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Hotel_type

Soraia Noorali

Published Jul 14, 2020

Hotel_Type, refers to the hotel as an architectural object that responds and recreates various issues of contemporary hospitality. Hotel_Type is considered as strategic, not constituting limited disciplinary devices. It emphasizes its dual function, on the one hand, of an instrument of recognition of reality: it is analytical, explanatory, and reflexive. On the other hand, it presents processes that allow generating solutions, designing, pre-positive. In this way, Hotel_Type is both a diagnosis and an action, a mapping and trajectory, a notation and a creation.

The Hotel_Type is one of main constructs of the contemporary landscape and it one of the phenomena that best summarizes the contradictions of present society. Intrinsically linked to the phenomena of metapolis,[1] the Hotel_Type establishes new relations in dwelling, whether on the scale of the building and surrounding urban context, or on the scale of the city's extensive urban fabric. Where the meeting of the self and the other as a form of creation, consciousness and perception of the world acquires new contours.

The current situation of hotels stands out as a mean of answering the growing tourist demand. Its implementation focuses more heavily on capitals cities or metropolises with a similar role. These places are under exponential pressure, without legal frameworks or hotel structures adequate and sufficient to meet the demand, resulting in an unprecedented density of hotels that create new challenges to urban places and society. It plays an active and sometimes decisive role in relation to other current issues and concerns, namely in the areas of housing, rehabilitation of the heritage, re-qualification of the landscape, intervention in the public space or (re) structuring of urban infrastructure.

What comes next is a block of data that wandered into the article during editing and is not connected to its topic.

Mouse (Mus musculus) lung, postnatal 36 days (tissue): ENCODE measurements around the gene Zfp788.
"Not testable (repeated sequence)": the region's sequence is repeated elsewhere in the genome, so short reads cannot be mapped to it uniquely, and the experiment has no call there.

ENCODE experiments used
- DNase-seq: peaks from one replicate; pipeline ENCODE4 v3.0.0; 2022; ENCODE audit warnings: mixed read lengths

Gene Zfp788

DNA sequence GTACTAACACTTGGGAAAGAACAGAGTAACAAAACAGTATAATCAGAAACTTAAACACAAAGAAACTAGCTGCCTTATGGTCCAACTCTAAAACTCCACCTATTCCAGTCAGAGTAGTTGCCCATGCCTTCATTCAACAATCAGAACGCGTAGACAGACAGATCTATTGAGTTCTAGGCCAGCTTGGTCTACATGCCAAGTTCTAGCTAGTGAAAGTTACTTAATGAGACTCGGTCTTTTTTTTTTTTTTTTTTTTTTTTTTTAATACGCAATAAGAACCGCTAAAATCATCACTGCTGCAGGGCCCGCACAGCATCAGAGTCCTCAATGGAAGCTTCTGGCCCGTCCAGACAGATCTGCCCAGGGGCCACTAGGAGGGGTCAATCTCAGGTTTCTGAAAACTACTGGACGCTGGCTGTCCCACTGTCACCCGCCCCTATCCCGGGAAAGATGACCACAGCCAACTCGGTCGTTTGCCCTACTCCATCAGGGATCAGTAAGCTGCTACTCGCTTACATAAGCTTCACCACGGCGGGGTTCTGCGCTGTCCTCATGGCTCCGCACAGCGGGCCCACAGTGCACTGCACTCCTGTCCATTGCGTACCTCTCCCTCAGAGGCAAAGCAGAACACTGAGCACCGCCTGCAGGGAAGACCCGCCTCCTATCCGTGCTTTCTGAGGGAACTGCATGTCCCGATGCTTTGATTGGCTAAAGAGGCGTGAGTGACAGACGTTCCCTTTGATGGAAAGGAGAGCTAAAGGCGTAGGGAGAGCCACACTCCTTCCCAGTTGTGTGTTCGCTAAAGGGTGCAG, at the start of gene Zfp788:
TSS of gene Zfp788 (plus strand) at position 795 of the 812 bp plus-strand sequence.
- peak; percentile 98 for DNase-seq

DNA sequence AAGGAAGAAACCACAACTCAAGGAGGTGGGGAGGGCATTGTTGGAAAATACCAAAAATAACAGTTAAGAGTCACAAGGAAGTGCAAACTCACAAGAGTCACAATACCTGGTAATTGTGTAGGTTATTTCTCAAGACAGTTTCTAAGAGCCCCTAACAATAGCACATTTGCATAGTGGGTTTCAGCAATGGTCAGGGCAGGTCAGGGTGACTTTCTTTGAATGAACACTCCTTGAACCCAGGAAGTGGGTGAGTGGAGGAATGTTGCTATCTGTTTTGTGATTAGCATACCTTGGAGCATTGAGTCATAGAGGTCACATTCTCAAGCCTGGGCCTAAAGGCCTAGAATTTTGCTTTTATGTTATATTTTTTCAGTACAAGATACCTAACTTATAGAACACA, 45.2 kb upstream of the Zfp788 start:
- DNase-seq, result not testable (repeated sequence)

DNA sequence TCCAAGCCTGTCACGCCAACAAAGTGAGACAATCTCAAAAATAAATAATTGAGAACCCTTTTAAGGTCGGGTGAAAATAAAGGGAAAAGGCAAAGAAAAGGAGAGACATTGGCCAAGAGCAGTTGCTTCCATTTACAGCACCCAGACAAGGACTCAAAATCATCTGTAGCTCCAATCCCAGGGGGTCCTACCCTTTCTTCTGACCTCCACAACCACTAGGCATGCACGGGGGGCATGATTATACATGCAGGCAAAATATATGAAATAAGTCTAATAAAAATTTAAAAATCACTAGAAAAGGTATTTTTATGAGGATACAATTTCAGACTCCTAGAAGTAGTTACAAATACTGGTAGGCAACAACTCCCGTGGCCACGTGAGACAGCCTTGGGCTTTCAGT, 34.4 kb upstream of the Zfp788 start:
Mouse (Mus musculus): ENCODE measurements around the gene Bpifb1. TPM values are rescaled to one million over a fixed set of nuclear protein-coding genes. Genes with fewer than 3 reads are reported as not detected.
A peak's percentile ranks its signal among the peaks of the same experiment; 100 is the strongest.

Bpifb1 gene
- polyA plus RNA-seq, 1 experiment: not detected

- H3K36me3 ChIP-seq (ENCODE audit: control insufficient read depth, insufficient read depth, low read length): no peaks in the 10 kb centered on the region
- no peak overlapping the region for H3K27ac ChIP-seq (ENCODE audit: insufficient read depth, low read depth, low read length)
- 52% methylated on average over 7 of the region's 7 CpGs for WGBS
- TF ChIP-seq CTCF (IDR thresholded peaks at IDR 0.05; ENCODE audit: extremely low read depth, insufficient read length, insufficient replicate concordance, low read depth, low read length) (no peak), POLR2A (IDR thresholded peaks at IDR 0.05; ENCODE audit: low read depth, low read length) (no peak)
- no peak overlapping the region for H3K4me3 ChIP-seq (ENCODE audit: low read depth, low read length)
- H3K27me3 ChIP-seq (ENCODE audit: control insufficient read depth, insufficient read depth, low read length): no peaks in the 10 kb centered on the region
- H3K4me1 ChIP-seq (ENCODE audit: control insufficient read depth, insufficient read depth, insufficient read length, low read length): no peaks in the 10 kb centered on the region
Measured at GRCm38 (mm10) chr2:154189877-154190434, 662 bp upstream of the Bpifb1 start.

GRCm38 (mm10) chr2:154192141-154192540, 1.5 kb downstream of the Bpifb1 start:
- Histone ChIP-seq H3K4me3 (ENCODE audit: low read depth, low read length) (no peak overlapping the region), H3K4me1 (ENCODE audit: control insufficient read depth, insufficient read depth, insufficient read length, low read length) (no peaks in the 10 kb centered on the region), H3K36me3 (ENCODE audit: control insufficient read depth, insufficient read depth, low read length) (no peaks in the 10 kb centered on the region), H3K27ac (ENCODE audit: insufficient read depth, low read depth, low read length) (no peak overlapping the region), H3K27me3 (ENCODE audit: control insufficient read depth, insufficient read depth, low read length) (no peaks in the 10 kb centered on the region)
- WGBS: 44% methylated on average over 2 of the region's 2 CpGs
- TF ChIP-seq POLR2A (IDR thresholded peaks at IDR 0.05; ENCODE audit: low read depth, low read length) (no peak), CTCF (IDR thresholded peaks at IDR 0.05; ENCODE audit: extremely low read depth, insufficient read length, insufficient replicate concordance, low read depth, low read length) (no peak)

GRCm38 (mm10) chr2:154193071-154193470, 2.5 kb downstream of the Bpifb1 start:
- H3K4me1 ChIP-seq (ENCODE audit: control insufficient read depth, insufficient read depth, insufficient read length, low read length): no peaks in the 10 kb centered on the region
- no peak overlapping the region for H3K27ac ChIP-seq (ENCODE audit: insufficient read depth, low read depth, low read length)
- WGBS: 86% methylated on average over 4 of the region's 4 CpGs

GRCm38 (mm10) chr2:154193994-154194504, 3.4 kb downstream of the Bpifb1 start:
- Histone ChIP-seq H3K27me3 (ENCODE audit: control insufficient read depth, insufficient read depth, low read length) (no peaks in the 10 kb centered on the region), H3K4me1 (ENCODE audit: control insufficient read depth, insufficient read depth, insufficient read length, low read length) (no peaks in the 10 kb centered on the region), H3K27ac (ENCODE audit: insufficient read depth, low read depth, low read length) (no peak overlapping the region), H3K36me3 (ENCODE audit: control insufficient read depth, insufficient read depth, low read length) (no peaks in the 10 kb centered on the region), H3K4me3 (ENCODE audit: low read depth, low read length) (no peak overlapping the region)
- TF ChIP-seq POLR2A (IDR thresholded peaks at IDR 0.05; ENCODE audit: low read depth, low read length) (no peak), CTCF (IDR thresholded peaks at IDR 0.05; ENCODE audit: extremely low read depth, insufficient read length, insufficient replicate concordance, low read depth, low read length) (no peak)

We are witnessing a kind of “creative heritage invention,” which is revealed through "museumification"[2] and marketing, contributing to the affirmation of touristic places. Tourism is currently regarded as the world's first industry[3] and one of the largest sources of income, intensifying as mass tourism. It is a multi-dimensional and complex activity, in evident growth, mutation and transformation that best synthesizes what is denominates as a Third Urban Revolution: self-defined by two concepts that are related in a dialectical, antagonistic and dual way: globalization and sustainability.

Emergent studies in the field incorporate, develop and express among others: new forms of urban mobility (physical and technological); the individualization of space-time; the redefinition of relations of individual, collective and general interest as well as the change of scale and form of architecture and city. They introduce changes to the Hotel_Type, understood as an element intended to provide for remuneration, temporary accommodation and other services ancillary to its operation.

The experience of the city, in spite of historical varieties, new spatiality and the temporality associated with the conception of postmodern hyperspace, continues to establish its syntactic structure in tissue that weaves semantics between what is built and what is to be built. However, it is still perceived by citizens and tourists as the nucleus of the genetic code – being here and now, where the being situates itself, organizes its immediate surroundings based on its perceptions, cognitively identifies its position in the external world capable to be mapped, in which body and built environment are able to stand as a symbol and “analogue.”[4]